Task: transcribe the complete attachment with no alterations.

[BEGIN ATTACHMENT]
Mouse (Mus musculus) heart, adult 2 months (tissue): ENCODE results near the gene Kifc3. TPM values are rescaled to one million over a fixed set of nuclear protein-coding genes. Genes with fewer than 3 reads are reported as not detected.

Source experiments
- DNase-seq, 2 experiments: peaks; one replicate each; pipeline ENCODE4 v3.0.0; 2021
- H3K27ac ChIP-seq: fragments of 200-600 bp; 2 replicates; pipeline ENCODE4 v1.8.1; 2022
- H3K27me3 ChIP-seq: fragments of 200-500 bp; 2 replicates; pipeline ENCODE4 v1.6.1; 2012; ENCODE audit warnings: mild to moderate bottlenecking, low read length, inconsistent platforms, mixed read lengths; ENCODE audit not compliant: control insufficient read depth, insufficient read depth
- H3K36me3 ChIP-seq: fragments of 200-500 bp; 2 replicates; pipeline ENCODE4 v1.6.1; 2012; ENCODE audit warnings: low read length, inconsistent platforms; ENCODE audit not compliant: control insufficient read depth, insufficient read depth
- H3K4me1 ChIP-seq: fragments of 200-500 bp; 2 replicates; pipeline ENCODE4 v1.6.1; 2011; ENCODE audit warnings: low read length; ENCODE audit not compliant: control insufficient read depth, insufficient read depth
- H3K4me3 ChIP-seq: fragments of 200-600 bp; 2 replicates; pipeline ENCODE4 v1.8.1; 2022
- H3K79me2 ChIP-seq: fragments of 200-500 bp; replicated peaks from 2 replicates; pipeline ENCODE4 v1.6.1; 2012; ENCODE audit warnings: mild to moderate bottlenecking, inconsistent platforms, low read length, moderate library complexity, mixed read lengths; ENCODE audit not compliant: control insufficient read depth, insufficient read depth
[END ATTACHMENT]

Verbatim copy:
Mouse (Mus musculus) heart, adult 2 months (tissue): ENCODE results near the gene Kifc3. TPM values are rescaled to one million over a fixed set of nuclear protein-coding genes. Genes with fewer than 3 reads are reported as not detected.

Source experiments
- DNase-seq, 2 experiments: peaks; one replicate each; pipeline ENCODE4 v3.0.0; 2021
- H3K27ac ChIP-seq: fragments of 200-600 bp; 2 replicates; pipeline ENCODE4 v1.8.1; 2022
- H3K27me3 ChIP-seq: fragments of 200-500 bp; 2 replicates; pipeline ENCODE4 v1.6.1; 2012; ENCODE audit warnings: mild to moderate bottlenecking, low read length, inconsistent platforms, mixed read lengths; ENCODE audit not compliant: control insufficient read depth, insufficient read depth
- H3K36me3 ChIP-seq: fragments of 200-500 bp; 2 replicates; pipeline ENCODE4 v1.6.1; 2012; ENCODE audit warnings: low read length, inconsistent platforms; ENCODE audit not compliant: control insufficient read depth, insufficient read depth
- H3K4me1 ChIP-seq: fragments of 200-500 bp; 2 replicates; pipeline ENCODE4 v1.6.1; 2011; ENCODE audit warnings: low read length; ENCODE audit not compliant: control insufficient read depth, insufficient read depth
- H3K4me3 ChIP-seq: fragments of 200-600 bp; 2 replicates; pipeline ENCODE4 v1.8.1; 2022
- H3K79me2 ChIP-seq: fragments of 200-500 bp; replicated peaks from 2 replicates; pipeline ENCODE4 v1.6.1; 2012; ENCODE audit warnings: mild to moderate bottlenecking, inconsistent platforms, low read length, moderate library complexity, mixed read lengths; ENCODE audit not compliant: control insufficient read depth, insufficient read depth